7 transactions per second. That is the current limit of the Bitcoin protocol and network. As a point of comparison the Mastercard network processes roughly 1200 transactions per second at peak, at 120 milliseconds a transaction, and that pales in comparison to a high frequency trading system which might process tens of thousands of transactions per second with turn-around times in the single digit microseconds. Clearly there is a technology gap between the best centralized processing systems and our decentralized wunderkind Bitcoin. To be fair the playing field isn’t level. A centralized system has massive advantage in terms of inter-node connectivity, and is able to leverage advanced high speed interconnects, directly accessible remote memory, and extremely fast host IPC (inter process communication). Bitcoin must deal with low bandwidth links, untrustworthy actors, intermittent connectivity and a host of other difficult scalability challenges.
Bitcoin’s limitations are several fold. First we have a tiny block size vs the capabilities of modern networks, currently 1 Megabyte. There are only so many transactions that can fit into a single 1 megabyte chunk of data. This puts a hard cap on the amount we can process in a ten minute window. As the popularity of the protocol grows and second generation systems are built on top of it we will begin to feel the pain. There are two relatively simple ways to address this. First, lets fit more transactions into existing blocks. I’ve done some analysis of the blockchains 45 million + transactions at the time of this writing. The vast majority of them are standardized P2pkh scripts which have a standardized format, written here in Erlang bitsyntax.
<<?OP_DUP:8, ?OP_HASH160:8, 16#14:8, Pubkey:160/bitstring, ?OP_EQUALVERIFY:8, ?OP_CHECKSIG:8>>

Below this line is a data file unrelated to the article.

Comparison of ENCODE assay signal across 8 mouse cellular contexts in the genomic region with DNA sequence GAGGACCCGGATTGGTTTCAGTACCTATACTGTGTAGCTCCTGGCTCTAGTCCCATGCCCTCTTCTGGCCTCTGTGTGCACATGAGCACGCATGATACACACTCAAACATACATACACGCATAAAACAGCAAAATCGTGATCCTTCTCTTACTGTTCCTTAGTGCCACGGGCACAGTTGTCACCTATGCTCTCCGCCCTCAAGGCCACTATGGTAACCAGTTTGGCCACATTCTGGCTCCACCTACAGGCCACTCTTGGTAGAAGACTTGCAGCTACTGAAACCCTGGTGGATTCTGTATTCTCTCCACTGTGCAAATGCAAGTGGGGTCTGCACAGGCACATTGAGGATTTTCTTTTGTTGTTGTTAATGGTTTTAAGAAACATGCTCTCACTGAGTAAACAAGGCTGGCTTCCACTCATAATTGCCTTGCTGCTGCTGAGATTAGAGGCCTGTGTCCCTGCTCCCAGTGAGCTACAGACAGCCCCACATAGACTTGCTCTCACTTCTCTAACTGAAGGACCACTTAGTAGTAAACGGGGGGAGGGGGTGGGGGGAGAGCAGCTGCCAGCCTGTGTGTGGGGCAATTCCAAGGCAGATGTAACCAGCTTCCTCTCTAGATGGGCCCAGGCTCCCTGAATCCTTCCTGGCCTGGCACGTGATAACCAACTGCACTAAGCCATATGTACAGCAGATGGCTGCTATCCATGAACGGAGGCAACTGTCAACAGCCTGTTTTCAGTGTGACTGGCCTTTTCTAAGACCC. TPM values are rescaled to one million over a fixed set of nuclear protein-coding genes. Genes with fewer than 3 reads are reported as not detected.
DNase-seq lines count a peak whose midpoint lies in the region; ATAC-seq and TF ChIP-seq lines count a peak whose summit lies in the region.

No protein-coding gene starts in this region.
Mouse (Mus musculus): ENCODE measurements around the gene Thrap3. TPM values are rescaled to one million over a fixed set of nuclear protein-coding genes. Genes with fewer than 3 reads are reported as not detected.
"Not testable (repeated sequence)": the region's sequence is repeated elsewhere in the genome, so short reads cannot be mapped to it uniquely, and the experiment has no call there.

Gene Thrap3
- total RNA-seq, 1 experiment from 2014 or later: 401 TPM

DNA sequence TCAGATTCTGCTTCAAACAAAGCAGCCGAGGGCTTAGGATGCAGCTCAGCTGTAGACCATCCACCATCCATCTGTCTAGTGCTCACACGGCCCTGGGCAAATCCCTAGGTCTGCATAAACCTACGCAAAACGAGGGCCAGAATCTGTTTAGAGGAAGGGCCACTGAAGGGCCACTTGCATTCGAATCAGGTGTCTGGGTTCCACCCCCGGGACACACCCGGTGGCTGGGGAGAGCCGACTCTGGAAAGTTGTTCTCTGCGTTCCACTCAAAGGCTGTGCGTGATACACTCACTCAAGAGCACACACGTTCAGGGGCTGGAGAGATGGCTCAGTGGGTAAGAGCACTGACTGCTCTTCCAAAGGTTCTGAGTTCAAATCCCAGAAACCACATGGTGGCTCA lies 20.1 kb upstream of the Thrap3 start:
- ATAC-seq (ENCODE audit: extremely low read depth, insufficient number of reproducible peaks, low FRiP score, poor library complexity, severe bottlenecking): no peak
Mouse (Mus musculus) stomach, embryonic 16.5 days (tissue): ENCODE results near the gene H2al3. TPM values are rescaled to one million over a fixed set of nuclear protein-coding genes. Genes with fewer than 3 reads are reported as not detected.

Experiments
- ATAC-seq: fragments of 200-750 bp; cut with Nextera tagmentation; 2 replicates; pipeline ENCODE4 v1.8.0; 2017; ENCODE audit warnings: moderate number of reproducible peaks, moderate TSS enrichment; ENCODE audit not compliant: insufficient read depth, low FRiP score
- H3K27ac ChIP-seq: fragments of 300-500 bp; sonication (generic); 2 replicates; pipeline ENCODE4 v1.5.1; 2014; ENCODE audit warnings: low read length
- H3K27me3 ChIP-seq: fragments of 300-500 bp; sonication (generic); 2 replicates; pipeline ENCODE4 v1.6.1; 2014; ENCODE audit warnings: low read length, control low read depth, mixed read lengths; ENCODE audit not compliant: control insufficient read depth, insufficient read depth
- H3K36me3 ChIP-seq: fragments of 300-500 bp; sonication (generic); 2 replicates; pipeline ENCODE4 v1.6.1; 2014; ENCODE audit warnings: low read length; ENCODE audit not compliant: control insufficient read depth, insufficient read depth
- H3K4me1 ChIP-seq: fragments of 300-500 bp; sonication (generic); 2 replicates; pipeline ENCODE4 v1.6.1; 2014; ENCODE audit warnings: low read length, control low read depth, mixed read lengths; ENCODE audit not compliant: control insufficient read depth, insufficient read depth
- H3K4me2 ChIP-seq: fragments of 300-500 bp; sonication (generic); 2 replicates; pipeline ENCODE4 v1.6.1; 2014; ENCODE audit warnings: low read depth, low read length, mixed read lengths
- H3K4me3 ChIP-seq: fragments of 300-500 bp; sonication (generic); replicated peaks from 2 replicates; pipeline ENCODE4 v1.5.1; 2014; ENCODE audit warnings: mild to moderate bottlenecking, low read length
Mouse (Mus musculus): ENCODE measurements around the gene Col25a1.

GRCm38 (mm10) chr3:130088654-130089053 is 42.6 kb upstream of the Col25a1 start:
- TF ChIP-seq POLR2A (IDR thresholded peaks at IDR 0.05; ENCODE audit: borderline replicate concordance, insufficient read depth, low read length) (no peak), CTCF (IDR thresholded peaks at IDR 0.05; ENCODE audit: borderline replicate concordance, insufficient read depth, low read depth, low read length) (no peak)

Seems to me that for standard transaction types we could just have a placeholder that knocks off 4 bytes per transaction. The pubkey can actually be uncompressed or compressed, which means its possible to insert 512 bit pubkeys into standard transactions. Let’s get rid of that also, and stick with only compressed keys. Finally a single public key could be used multiple times across the blockchain, or even within a single block, perhaps we need to have a lookup table functionality or OP_Codes which let us reference elements of other transactions.
Taking it one step farther, maybe it is possible to adapt an existing protocol like Fix/Fast but specifically built for Blockchain use. A presence map per transaction might allow us to codify entire sets of transactions without explicitly including the scripts. That protocol had similar design constraints in that minimal amounts of bandwidth are consumed to decrease transmission latency at the expense of decoding and encoding complexity. The goal of this complexity is simply to cram more transactions into a single block without necessarily increasing the block size.
The second problem is that miners are incentivized to push smaller blocks. The block reward far outweighs the transactional awards, and there is a computational advantage to publishing a block that gets accepted by the majority of the network faster. This is because the propagation delay of larger blocks could potentially result in an orphan. Orphaned blocks are worth approximately nothing, and anything that can be done to reduce the orphan rate will positively affect mining revenue. This problem only becomes more pernicious as the block size grows and the transaction count increases. I think we need to change the conditions of the race such that within a time threshold an alternate winner can steal the mining reward if it has more higher value transactions included in the block. Granted this might cause block-stuffing in order to ensure maximum rewards, but it would even the playing field in some respects. It makes sense to both reap more mining fees and have a better chance at the block reward.
We can increase the block size substantially so that more transactions can be shoved into each block, assuming we can discencentivize pushing smaller blocks. This might have the affect of increasing centralization as slower less well connected nodes get pushed off the network or unable to keep up with the transactional volume.